But, it was only around 5pm – surely there would be a steady stream of visitors later? Sally coming back, err, apparently not. Gabi with her new found ability to drive without Pixie? Perhaps not. My good friend Clive, probably out on the pop in Cheadle anyway? Hmm, not quite near the teetotal Alex! So I got some rest, made a couple of calls and settled down for the worst night’s sleep ever. My right leg (the good one) had a pump on it for circulation. And every 42 seconds it induced a muscle spasm akin to someone pinching the calf very hard. So I got several batches of sleep, all around 42 seconds each, before I finally overcame it having had another dose of codeine and a blood pressure check.

The morning came and I was able to get to the loo aided by my crutches. I had breakfast – I could have murdered a bacon sandwich but the previous day, for some reason, I had ordered Weetabix, yoghurt and prunes, so that’s what I got. The consultant came and said he noticed the difference straight away. The physio came and was impressed by my range of movement. I negotiated a couple of hundred yards on crutches to the pharmacy, got my drugs and was on my way. But wait, what are those needles for? Stomach injections, to prevent clotting. No one mentioned that, and I have a well documented case of trypanophobia. Its alright, Sally would be able to do it. Great! We got home and I delayed the injections for as long as possible. The first one went in and blood spurted out. Ok, maybe not spurted, but there was definitely a drop. And I have two weeks of these. I dozed through several football matches, and at around 11pm went to bed. Wow! At some point in the previous six hours the remnants of the morphine must have said farewell, and I was in agony. So much so that I thought I would be sick. I somehow made my way to bed, downed more codeine and settled down for a surprisingly good night’s sleep. Today I have no intention of getting out of bed – though attempts to procure a bottle have so far been beyond me so I guess the loo will have to be visited.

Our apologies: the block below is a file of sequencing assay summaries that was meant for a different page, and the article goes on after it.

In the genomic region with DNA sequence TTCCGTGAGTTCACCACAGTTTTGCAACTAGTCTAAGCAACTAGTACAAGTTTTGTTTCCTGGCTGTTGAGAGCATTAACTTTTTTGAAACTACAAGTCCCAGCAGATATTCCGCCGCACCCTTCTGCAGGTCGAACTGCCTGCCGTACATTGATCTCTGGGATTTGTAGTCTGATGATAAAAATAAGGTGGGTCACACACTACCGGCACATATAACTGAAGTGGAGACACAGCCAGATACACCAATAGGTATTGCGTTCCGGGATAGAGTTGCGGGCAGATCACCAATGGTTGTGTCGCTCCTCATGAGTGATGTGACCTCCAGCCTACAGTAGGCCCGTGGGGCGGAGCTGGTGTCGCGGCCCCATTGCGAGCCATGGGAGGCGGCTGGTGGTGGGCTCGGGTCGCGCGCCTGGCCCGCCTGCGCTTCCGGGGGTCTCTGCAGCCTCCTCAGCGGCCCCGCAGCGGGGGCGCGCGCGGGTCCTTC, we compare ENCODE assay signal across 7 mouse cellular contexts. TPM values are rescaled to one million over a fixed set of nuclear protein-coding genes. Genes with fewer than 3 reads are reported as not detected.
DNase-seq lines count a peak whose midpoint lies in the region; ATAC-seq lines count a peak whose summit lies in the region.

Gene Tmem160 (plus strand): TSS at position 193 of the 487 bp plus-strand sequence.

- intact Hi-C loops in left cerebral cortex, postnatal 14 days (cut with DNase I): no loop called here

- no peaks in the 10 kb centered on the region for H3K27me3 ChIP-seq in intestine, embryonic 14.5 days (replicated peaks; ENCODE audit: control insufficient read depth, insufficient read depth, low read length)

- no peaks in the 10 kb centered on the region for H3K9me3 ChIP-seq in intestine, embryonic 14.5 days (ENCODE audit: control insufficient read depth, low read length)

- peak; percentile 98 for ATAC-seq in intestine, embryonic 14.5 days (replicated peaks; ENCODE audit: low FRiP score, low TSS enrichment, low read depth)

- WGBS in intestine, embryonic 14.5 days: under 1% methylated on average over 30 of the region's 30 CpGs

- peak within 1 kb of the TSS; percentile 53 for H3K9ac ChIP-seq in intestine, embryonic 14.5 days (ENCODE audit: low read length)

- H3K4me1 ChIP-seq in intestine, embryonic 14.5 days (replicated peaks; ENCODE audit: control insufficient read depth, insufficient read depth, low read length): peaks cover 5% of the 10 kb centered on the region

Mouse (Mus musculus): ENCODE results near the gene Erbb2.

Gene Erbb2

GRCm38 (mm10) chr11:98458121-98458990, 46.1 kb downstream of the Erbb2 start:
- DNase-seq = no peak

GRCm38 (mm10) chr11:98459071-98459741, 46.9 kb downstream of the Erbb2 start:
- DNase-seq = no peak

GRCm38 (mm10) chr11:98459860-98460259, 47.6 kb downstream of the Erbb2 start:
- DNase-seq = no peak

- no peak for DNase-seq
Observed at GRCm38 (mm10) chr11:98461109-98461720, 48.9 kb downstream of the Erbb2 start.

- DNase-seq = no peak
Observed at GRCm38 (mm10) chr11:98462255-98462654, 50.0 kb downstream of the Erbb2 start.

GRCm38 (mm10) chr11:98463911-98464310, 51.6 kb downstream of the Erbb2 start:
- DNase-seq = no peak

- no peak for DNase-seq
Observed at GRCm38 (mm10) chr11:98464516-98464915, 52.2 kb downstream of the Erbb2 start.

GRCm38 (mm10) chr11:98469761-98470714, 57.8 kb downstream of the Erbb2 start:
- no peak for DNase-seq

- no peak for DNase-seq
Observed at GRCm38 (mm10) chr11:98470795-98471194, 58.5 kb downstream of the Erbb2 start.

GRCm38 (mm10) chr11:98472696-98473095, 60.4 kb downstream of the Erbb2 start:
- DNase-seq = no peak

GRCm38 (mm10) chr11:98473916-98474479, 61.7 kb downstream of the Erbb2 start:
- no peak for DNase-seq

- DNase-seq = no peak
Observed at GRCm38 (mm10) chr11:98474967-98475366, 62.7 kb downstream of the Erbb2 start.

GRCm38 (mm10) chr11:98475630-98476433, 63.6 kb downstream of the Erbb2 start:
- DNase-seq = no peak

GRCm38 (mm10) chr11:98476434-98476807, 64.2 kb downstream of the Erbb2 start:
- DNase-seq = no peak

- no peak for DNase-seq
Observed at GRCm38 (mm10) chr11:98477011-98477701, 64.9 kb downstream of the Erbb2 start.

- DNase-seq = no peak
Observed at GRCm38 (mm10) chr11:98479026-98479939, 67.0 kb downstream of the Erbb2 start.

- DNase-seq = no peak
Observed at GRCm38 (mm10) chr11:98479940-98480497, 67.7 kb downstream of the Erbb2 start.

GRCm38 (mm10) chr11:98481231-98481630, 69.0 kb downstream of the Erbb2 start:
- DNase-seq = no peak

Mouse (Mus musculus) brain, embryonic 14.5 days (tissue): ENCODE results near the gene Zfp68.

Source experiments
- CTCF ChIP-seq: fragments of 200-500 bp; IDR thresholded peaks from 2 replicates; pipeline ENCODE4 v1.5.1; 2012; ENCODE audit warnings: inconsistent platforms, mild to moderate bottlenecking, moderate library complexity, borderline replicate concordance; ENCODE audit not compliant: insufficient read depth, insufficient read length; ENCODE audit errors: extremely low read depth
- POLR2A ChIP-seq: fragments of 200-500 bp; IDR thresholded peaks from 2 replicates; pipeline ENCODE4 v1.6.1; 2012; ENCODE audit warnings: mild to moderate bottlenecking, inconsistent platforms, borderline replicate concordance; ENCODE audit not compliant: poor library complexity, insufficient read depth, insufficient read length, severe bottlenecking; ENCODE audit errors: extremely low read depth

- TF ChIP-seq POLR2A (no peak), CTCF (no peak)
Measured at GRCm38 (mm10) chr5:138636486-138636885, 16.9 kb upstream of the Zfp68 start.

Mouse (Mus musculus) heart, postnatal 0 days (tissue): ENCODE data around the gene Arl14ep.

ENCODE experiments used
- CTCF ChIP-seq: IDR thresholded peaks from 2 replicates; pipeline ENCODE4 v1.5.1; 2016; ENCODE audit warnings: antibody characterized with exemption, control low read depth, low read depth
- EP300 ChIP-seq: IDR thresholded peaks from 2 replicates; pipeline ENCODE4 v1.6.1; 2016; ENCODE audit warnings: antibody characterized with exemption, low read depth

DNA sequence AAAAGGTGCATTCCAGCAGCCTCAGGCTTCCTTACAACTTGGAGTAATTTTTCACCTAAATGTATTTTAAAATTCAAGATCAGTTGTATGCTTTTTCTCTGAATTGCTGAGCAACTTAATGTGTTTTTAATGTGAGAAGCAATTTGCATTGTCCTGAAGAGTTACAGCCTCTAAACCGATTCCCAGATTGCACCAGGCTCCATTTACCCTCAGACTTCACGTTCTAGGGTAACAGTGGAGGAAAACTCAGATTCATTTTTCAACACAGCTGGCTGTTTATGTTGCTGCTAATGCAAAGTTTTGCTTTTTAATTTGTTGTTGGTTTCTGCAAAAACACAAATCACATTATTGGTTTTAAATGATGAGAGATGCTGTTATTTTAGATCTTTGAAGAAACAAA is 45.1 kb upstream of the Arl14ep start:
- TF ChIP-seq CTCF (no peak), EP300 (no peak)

My consultant said  that I would regret having this done for the first six weeks, and yesterday I laughed at him. Today I am not laughing! Except at Zac.

Yesterday he wanted to go to the Taxal School Fair, but with a very precise aim.

‘Mum, will you take me to the Christmas Fair?’
‘Yes, of course’
‘Right, but I only want to be 20 minutes, so don’t get sat down and comfortable in that chatting room’.